Supervisor: Dr Lesley Howell
The ability to evade cell death is a characteristic of cancer and there are many different cellular mechanisms which cancer cells employ to achieve this. One such example is Mcl-1, a member of a larger family of proteins called the Bcl-2 family. This family of proteins contains around 20 members and is responsible for controlling the programmed cell death pathway. There are both pro- and anti-death proteins which in a healthy cell are carefully balanced. However, in cancer high levels of the anti-death (pro-survival) proteins are often observed and contribute to the development of the tumour. In particular, high levels of Mcl-1 are one of the most commonly observed abnormalities in human cancer, and are associated with the observed resistance to current therapies.[4,5] This PhD seeks to address this problem and identify novel small molecule inhibitors of Mcl-1. It will involve both solution and solid phase organic synthesis as well as the biophysical and biological evaluation of the compounds identified.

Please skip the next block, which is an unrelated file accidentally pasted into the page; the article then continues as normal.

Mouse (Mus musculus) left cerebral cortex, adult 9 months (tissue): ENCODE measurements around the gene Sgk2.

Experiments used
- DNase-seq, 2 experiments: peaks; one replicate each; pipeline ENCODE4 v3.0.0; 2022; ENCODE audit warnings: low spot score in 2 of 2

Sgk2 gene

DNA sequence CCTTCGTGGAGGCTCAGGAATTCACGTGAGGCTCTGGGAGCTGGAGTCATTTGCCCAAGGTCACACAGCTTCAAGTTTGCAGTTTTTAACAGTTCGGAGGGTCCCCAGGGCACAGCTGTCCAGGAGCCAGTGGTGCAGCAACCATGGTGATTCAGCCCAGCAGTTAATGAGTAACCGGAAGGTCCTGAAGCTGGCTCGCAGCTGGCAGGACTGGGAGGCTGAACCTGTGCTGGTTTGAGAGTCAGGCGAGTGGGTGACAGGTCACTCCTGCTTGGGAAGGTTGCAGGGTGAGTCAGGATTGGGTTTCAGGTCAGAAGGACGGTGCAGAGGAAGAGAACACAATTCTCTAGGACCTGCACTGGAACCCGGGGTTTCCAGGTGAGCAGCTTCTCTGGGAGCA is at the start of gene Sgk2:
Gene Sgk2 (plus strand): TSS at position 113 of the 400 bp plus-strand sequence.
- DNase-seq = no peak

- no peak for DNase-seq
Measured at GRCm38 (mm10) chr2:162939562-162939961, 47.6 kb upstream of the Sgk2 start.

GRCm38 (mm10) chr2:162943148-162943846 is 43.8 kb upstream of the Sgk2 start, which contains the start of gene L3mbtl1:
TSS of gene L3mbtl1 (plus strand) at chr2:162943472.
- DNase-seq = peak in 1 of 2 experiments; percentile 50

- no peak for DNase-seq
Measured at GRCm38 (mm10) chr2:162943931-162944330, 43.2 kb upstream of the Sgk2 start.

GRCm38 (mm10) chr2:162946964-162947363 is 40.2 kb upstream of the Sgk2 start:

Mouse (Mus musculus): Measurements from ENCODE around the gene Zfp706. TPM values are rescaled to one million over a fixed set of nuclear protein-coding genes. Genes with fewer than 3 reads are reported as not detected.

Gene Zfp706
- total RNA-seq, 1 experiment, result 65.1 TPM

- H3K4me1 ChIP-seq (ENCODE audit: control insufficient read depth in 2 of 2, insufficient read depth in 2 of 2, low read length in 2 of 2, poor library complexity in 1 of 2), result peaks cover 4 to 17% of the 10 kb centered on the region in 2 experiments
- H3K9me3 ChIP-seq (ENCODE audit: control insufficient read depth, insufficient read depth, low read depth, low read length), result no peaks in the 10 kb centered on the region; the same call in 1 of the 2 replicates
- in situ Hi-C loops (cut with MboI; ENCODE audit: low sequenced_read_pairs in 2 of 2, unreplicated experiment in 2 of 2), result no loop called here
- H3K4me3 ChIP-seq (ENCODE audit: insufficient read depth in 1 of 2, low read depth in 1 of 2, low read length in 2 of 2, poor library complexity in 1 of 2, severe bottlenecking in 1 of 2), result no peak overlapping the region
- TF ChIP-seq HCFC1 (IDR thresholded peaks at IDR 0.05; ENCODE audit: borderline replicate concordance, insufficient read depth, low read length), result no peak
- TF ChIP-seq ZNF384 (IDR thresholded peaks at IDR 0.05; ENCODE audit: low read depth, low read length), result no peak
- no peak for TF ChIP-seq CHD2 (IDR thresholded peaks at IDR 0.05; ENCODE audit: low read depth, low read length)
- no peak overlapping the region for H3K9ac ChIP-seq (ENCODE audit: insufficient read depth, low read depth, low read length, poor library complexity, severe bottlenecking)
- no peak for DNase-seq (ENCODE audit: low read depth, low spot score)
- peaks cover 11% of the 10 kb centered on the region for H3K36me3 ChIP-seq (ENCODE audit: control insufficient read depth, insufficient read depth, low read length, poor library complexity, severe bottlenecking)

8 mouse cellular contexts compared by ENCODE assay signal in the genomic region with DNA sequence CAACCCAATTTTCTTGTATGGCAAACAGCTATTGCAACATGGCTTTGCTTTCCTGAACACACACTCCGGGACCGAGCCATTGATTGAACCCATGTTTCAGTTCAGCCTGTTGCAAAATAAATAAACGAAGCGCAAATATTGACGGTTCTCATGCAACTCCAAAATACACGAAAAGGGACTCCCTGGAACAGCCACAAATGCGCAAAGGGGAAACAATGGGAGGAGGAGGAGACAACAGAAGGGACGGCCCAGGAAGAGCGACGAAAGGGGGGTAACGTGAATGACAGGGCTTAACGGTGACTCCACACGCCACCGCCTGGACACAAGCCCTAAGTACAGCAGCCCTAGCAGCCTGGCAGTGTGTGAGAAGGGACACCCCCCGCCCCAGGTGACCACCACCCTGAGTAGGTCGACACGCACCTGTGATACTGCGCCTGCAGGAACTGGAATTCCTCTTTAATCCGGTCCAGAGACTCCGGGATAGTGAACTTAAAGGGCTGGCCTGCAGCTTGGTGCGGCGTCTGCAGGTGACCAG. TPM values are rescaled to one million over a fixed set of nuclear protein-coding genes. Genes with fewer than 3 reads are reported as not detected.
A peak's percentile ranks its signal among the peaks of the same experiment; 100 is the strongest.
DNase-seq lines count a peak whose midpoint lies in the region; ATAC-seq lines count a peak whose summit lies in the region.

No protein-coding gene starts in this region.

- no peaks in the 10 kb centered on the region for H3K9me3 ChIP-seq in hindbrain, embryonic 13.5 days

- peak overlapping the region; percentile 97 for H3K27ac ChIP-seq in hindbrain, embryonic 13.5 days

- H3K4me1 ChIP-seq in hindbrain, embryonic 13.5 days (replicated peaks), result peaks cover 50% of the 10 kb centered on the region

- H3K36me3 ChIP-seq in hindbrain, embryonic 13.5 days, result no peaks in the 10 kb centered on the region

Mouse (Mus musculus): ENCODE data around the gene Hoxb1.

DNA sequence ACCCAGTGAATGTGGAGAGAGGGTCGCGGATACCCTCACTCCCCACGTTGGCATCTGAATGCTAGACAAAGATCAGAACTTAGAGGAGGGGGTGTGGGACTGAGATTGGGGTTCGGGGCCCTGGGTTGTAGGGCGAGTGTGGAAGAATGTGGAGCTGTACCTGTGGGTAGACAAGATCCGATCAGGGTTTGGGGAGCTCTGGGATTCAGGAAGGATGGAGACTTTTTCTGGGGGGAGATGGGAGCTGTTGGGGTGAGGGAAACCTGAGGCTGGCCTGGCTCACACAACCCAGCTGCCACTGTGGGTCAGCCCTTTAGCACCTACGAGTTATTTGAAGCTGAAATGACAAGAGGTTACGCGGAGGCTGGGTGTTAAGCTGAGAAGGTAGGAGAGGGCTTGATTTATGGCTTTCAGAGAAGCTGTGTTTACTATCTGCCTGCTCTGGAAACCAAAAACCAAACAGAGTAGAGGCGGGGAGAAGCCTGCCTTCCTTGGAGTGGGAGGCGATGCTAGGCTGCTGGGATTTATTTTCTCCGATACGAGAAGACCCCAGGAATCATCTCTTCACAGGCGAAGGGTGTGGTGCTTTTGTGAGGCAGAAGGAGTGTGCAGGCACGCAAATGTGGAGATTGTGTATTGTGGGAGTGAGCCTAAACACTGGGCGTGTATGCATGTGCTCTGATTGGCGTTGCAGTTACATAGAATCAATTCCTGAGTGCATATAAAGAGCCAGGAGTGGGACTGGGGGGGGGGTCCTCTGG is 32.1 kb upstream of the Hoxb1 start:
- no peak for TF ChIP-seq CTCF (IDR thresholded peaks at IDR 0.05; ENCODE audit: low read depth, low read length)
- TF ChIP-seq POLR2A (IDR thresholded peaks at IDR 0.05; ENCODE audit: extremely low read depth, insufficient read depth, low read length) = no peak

Applicants must have an undergraduate degree in chemistry or pharmacy awarded with upper second class honours.
Details of the application process can be found on this webpage.